facts about post-secondary education
Canadian Federation of Students
Registered Education Savings Plans
A National System of Grants for the Wealthy
Introduction The Canada Education Savings Grant
Federal funding cuts to post-secondary education during For those who can afford to save, the federal government’s
the 1990s resulted in massive tuition fee increases in every system of wealth-based grants does not stop with RESPs. In
jurisdiction except Québec. Even with the recent collapse addition to the indirect grant described above, the federal
of the world’s economy (due in no small part to ballooning government also offers a direct grant to any parent with
personal debt and stagnant wages), the federal government an RESP account. The Government of Canada tops up the
has chosen to ignore its responsibility to restore funding to first $2,000 in RESP contributions made on behalf of an
universities and colleges, and reduce up-front costs. Instead, eligible beneficiary each year with a grant called the Canada
the government continues to advance an approach whereby Education Savings Grant (CESG).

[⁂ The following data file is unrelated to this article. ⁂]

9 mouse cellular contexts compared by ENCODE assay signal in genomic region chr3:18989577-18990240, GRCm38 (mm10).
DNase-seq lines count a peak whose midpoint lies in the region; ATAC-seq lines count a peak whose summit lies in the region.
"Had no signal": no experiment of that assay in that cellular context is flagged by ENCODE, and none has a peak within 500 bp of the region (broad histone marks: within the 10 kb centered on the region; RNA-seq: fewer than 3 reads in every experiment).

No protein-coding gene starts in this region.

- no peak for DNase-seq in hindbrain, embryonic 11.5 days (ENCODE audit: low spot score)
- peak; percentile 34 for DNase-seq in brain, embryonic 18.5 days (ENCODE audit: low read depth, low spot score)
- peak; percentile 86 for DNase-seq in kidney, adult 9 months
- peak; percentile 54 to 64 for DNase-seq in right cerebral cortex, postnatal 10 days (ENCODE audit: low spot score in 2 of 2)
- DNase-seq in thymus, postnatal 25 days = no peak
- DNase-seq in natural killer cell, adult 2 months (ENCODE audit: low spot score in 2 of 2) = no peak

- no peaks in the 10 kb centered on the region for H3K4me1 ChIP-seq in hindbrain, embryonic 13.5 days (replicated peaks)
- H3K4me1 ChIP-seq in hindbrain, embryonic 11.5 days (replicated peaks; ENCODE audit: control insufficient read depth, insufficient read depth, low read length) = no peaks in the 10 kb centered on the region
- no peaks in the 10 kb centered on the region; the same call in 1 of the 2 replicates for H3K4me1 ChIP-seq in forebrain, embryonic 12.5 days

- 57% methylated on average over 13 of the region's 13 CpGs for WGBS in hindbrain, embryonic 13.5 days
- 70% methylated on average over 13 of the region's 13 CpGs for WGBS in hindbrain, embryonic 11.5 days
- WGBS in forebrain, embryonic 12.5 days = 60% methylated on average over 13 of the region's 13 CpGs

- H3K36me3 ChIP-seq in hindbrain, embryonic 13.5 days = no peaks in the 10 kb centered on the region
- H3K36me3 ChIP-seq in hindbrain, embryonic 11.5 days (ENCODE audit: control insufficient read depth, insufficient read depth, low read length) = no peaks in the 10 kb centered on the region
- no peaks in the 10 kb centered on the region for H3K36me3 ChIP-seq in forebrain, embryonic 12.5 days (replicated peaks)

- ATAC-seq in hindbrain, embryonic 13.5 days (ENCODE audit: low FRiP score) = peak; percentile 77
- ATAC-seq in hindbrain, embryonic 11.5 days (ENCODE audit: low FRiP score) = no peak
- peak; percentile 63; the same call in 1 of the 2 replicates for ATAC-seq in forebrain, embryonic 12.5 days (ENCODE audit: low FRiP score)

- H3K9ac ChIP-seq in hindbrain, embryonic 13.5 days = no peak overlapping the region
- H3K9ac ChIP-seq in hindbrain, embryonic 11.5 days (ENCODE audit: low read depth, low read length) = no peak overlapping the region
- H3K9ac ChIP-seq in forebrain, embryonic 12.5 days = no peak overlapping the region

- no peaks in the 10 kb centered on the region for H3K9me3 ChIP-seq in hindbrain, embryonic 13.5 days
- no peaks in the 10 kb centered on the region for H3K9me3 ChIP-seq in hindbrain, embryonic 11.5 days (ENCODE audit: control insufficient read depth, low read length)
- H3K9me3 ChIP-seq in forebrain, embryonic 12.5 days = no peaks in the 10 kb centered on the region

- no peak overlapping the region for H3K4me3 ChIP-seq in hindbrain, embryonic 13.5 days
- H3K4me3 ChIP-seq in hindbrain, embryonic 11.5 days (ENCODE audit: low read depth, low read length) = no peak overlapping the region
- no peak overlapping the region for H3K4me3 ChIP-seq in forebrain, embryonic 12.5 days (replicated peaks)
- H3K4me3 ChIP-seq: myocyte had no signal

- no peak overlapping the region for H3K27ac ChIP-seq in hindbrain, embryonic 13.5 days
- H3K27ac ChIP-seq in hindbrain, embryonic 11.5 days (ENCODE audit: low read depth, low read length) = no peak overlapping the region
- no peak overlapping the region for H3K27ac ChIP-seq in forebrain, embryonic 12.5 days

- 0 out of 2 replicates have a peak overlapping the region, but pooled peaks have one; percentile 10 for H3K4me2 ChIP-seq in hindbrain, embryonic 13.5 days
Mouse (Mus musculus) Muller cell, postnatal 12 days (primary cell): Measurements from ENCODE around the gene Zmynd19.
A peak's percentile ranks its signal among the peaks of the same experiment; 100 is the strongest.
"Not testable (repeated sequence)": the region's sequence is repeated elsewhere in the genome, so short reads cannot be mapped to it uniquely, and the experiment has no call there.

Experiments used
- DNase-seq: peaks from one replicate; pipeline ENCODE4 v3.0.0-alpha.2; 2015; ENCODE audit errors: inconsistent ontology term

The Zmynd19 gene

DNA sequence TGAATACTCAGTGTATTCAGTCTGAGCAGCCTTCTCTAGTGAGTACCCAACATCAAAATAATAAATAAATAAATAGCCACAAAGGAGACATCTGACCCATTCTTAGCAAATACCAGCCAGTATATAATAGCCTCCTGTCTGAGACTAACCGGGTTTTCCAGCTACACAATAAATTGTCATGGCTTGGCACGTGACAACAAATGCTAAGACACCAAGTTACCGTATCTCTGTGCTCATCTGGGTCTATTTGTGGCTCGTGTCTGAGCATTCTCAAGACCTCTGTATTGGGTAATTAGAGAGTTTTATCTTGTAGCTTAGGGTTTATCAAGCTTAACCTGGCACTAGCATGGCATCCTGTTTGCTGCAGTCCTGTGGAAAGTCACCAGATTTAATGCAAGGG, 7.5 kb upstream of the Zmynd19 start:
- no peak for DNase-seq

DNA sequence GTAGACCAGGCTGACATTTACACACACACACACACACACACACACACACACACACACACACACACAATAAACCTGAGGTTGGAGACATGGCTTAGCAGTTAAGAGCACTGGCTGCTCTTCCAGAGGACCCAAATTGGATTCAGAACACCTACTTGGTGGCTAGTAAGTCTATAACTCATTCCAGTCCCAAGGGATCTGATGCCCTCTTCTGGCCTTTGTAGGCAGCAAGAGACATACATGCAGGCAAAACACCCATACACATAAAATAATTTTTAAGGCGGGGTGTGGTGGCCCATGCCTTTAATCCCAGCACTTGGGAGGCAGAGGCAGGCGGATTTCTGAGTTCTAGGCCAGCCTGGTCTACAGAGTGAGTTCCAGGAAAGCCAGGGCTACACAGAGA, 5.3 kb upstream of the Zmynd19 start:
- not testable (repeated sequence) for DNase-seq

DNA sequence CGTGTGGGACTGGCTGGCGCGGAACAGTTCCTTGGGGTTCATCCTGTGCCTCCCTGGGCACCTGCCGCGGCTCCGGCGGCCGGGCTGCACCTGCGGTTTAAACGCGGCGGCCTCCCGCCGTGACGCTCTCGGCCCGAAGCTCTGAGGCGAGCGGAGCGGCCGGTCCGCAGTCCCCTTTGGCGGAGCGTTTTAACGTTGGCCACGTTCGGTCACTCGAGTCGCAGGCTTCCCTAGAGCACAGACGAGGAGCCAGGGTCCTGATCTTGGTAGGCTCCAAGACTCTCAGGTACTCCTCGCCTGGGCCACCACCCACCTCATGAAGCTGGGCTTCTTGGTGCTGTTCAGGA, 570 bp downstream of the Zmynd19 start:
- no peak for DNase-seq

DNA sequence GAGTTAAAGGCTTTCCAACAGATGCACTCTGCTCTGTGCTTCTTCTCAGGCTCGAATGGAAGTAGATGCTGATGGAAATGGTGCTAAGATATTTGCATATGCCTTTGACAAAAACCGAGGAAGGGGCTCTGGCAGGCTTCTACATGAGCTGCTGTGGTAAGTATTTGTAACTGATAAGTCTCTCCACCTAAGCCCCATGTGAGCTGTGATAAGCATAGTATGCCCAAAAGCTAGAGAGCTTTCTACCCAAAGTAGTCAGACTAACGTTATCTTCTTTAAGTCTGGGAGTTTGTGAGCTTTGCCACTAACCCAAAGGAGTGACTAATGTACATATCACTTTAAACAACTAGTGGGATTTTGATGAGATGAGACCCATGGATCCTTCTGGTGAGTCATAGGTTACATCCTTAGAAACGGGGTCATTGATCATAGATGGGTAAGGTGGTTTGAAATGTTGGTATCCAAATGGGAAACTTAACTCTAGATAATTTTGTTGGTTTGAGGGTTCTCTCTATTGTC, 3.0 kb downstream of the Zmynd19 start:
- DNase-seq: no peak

the individual is forced to pay an increasing portion of the The grant can be as much as $500 each year per beneficiary
cost of education: up to a lifetime maximum grant of $7,200 per child. In other
Period Individualised Cost-Bearing Mechanism words, those wealthy enough to put aside $2000 per year
Pre-enrolment Registered Education Savings Plans from the time their child is born until the end of the year in
which the child enrols in post-secondary education will have
Study Access to debt (student loans) received a tax-free government grant of $7,200.
Post-graduation Interest on student loan debt In response to widespread criticism about the regressive
nature of the RESP and CESG programs, the federal
From this perspective, RESPs are a core program in a user-
government attempted to make the programs more
pay funding model that reduces the role of the federal and
appealing for low-income Canadians by introducing changes
provincial government in funding post-secondary education.
to the CESG in the 2004 federal budget. The CESG payout
was adjusted on a sliding scale to, at least in theory, be more
The Registered Education generous to low-income recipients.
Beginning in 2005, children born into
Savings Plan “These plans came under a low-income family can receive $500
The Registered Education Savings Plan towards an RESP account (the “Learning
heavy criticism in mid-
is an investment vehicle that allows a Bond”) plus $100 for every subsequent
contributor to save for a child’s post-
July from the Ontario
Securities Commission for year the child’s family qualifies as low-
secondary education. Unlike Registered income.
Retirement Savings Plans (RRSPs), the their sometimes dodgy sales
Rather than acknowledge the real
RESP contributions are not tax deductible. practices, early redemption
factors putting higher education out
However, the savings grow tax-free penalities, and loose portrayal